Comparison of resolutions of different microscopes.
- STM: shaded area.
- HM: high-resolution optical microscope.
- PCM: phase-contrast microscope
- (S)TEM: (scanning) transmission electron microscope
- SEM: scanning electron microscope
- REM: reflection electron microscope
- FIM: field ion microscope.
Binnig and Rohrer, again on their own, submitted a paper to Helvetica
Physica Acta in late December 1982. This was a further study
of Si(111) providing evidence for the so-called 7x7 reconstruction
(reconstruction refers to the way in which surface atoms rearrange
themselves due to the dangling orbitals that do not connect to other
atoms). They reemphasized that the theory was not yet understood.
STM images do not simply reproduce surface-atom corrugation, but
rather the corrugation of electron wave functions near the Fermi
level. Nonetheless, they claimed, surface structure is reflected.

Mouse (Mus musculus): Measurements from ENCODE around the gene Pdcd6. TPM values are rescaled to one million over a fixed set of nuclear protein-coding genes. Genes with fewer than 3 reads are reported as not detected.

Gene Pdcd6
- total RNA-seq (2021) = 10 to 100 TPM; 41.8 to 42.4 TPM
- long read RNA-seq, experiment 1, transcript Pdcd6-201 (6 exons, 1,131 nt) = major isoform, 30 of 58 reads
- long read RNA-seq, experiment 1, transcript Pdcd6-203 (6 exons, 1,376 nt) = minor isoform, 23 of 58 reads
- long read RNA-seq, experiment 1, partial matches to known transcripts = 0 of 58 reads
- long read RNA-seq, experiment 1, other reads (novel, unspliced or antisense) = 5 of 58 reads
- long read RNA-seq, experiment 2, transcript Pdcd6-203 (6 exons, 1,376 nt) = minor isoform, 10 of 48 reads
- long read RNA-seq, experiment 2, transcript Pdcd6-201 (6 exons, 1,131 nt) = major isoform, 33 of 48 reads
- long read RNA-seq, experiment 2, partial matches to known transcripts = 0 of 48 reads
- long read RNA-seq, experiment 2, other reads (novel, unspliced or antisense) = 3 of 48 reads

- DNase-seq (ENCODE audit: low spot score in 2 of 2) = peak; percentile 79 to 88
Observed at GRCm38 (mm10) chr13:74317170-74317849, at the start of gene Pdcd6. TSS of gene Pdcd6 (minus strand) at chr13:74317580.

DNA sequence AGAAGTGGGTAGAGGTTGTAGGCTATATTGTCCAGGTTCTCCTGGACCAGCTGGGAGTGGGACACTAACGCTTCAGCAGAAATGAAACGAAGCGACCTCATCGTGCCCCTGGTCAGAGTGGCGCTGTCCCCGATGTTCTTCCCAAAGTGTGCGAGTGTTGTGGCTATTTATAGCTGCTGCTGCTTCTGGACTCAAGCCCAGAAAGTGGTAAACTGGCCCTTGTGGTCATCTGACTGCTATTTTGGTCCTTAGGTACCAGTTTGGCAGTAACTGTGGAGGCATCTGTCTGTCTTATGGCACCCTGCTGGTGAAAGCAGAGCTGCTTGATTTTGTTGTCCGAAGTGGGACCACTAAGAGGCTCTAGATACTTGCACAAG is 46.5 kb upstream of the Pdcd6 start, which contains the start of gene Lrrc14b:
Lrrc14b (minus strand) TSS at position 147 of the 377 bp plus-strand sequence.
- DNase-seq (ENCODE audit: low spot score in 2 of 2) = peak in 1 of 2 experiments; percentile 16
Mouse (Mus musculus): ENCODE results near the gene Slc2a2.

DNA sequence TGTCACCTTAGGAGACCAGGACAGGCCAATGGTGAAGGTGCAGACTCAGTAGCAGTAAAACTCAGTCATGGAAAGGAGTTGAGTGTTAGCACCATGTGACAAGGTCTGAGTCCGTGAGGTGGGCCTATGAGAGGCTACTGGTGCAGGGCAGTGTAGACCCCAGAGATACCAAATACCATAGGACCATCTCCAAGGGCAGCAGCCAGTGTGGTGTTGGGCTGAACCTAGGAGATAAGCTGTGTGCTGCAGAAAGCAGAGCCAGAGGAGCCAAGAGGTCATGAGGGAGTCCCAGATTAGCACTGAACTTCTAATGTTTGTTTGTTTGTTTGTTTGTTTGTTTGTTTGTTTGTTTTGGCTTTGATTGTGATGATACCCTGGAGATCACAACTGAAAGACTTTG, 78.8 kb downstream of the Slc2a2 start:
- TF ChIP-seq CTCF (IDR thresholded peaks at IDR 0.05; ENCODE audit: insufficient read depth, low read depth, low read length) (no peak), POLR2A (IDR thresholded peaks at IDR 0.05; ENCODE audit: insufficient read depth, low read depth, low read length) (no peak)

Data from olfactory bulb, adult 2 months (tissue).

Binnig and Rohrer also addressed the constituency of scientists
with attachment to rival instrumentation. While they pointed to
STM's greatest advantage, images taken directly in real-space (by
contrast LEED, atom diffraction, and ion channelling are all indirect
in that scattered intensity profiles are compared against a test
model; and they all require periodic surfaces), they also conceded
that STM is just a complement to, not a competitor of, other
forms of microscopy. The image on the left reflects Binnig and
Rohrer's conciliatory stance. In our interview, they reemphasized
that they were not playing in a zero-sum game: the expansion of
STM experimentation does not necessarily imply a loss for other
forms of apparatus.
Further small details: they introduced viton connectors at the
end of each spring, and they mentioned the possibility of resonant
tunneling as a further option with the STM (studying s-V instead
of I-V, s being the tunnel distance). Query: why this journal? Did
a local journal offer quick publication or did Binnig & Rohrer desire
to reach a Swiss audience?
Source: G. Binnig and H. Rohrer, "Scanning
tunneling microscopy", Helvetica Physica Acta, 55 (1982),
726-735, at 734. Reproduced by permission of Birkhäuser Verlag